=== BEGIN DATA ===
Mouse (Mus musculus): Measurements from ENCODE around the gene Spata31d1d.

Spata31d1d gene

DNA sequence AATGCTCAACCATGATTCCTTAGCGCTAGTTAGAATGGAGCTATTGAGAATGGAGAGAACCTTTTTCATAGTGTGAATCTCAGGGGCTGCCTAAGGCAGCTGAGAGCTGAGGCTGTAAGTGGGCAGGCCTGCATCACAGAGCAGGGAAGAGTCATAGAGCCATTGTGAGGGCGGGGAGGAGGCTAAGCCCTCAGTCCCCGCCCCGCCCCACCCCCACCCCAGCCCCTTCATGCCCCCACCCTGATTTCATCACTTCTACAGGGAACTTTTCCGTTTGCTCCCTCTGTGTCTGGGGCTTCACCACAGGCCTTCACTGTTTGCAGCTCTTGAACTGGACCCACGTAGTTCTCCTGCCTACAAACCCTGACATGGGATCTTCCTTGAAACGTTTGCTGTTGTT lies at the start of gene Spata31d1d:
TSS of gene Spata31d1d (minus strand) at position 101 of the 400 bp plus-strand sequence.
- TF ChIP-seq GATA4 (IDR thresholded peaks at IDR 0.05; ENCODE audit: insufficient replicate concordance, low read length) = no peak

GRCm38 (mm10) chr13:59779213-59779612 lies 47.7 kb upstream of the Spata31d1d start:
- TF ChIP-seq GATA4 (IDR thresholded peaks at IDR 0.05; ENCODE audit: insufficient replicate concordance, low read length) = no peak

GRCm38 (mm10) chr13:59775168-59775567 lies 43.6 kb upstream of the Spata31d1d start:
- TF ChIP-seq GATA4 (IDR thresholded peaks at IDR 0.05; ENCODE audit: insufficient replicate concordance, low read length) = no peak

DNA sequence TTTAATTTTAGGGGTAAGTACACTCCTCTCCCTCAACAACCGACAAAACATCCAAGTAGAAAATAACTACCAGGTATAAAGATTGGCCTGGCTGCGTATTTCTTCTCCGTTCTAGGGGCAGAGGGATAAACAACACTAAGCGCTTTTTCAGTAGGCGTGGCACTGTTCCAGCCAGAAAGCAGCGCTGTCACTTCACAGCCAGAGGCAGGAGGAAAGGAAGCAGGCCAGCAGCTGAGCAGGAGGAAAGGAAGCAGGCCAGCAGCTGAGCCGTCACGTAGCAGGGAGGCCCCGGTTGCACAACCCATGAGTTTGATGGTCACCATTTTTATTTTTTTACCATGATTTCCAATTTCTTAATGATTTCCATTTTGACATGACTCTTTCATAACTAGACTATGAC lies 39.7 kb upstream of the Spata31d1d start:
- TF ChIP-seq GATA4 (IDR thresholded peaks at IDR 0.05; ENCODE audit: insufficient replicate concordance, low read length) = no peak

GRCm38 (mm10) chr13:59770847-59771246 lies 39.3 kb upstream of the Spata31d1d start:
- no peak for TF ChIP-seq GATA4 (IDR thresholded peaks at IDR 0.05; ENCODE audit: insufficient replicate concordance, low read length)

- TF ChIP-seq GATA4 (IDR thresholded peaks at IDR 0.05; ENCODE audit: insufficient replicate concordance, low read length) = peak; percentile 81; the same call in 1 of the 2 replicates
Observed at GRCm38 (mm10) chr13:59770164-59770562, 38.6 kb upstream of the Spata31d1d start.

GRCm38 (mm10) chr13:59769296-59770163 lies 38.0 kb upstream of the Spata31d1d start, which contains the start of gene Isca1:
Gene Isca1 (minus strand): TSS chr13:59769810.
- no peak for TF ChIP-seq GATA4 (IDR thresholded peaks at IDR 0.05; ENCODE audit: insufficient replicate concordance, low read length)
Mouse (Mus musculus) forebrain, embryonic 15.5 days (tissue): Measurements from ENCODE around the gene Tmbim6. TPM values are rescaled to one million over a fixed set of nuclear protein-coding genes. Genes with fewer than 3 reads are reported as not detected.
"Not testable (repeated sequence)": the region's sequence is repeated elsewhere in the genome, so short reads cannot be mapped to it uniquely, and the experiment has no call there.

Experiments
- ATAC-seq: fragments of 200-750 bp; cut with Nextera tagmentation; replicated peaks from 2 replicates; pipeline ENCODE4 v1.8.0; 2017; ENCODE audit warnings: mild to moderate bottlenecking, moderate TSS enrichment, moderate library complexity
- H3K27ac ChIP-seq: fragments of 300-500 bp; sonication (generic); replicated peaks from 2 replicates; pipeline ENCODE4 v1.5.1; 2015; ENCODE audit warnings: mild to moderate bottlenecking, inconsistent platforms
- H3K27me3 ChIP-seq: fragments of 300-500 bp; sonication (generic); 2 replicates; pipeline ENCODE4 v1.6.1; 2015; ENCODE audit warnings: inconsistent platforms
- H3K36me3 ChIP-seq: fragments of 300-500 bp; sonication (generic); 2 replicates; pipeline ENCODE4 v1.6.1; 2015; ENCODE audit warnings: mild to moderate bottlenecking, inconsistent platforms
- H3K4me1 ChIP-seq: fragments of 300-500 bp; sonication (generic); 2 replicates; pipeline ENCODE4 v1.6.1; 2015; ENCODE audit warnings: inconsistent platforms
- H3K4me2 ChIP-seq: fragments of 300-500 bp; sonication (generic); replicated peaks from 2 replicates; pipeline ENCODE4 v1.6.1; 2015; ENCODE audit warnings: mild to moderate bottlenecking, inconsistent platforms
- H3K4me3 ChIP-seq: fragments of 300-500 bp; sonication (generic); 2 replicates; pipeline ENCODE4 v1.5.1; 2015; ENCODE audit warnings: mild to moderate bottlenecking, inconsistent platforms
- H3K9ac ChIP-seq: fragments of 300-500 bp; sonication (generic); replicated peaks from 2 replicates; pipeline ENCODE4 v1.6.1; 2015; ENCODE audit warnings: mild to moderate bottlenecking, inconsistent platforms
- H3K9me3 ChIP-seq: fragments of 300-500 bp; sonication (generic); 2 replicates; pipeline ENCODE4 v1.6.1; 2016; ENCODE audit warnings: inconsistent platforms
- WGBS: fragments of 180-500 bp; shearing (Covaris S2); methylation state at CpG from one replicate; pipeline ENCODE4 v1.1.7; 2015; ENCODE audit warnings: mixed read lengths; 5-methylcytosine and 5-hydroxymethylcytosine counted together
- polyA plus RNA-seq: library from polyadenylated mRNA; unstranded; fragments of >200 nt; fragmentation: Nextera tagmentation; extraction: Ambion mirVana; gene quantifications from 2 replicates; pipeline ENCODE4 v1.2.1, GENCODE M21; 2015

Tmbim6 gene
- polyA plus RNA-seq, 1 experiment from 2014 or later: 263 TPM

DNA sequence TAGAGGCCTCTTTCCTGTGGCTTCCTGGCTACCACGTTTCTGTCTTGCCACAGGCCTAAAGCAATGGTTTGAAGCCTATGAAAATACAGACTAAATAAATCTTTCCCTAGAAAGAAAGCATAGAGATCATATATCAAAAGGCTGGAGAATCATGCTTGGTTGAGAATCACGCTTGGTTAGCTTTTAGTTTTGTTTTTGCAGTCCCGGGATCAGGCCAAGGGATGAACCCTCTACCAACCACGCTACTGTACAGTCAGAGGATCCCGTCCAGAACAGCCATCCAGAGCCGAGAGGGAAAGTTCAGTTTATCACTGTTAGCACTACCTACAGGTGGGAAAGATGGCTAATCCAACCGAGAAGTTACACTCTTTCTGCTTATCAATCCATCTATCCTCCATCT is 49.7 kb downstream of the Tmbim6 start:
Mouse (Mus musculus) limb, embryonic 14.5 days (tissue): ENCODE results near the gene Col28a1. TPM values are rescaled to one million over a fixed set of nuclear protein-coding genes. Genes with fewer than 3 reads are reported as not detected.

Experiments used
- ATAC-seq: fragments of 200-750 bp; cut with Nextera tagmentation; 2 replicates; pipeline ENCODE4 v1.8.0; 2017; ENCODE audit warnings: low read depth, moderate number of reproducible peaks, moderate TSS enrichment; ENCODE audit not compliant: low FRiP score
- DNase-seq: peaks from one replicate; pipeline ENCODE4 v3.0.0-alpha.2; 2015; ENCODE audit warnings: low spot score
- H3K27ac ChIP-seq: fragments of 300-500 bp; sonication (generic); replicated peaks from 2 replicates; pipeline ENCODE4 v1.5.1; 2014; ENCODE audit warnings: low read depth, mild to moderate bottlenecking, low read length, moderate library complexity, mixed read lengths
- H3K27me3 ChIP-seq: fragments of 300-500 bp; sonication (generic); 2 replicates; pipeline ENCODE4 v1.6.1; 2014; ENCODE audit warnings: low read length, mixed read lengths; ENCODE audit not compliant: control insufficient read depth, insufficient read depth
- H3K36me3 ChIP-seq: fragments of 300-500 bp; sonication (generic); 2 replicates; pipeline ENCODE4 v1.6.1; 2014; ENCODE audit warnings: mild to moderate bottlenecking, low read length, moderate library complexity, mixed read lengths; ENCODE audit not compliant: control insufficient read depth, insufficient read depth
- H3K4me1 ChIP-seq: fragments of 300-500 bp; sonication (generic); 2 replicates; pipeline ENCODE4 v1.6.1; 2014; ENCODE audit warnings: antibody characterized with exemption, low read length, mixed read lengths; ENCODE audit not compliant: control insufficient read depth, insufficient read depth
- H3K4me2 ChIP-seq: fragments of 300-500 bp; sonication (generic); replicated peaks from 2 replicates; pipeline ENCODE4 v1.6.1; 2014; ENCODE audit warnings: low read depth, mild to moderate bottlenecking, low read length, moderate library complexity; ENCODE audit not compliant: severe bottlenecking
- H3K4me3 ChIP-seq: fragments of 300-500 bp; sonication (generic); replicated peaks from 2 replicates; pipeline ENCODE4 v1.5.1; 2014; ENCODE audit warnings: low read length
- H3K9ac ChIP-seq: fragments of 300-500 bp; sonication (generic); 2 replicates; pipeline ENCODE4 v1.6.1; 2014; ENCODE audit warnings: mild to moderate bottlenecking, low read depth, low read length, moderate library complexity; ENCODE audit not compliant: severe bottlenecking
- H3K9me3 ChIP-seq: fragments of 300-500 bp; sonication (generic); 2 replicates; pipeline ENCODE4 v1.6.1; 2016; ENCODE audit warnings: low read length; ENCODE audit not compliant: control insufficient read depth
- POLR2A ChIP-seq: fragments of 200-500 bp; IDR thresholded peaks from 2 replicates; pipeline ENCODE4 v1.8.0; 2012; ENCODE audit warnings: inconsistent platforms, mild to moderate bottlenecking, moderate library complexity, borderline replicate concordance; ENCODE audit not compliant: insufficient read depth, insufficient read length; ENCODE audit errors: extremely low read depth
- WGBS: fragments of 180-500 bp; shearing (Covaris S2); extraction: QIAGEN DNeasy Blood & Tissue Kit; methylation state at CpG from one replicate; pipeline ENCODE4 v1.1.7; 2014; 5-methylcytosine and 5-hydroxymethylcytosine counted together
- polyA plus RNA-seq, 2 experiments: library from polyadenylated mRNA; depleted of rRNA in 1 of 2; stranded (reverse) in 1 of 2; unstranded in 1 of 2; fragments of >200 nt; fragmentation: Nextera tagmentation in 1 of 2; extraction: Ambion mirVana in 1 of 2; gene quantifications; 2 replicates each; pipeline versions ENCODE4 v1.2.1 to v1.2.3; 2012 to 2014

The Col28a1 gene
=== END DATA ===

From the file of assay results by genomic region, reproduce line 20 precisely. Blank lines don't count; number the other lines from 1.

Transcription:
"Not testable (repeated sequence)": the region's sequence is repeated elsewhere in the genome, so short reads cannot be mapped to it uniquely, and the experiment has no call there.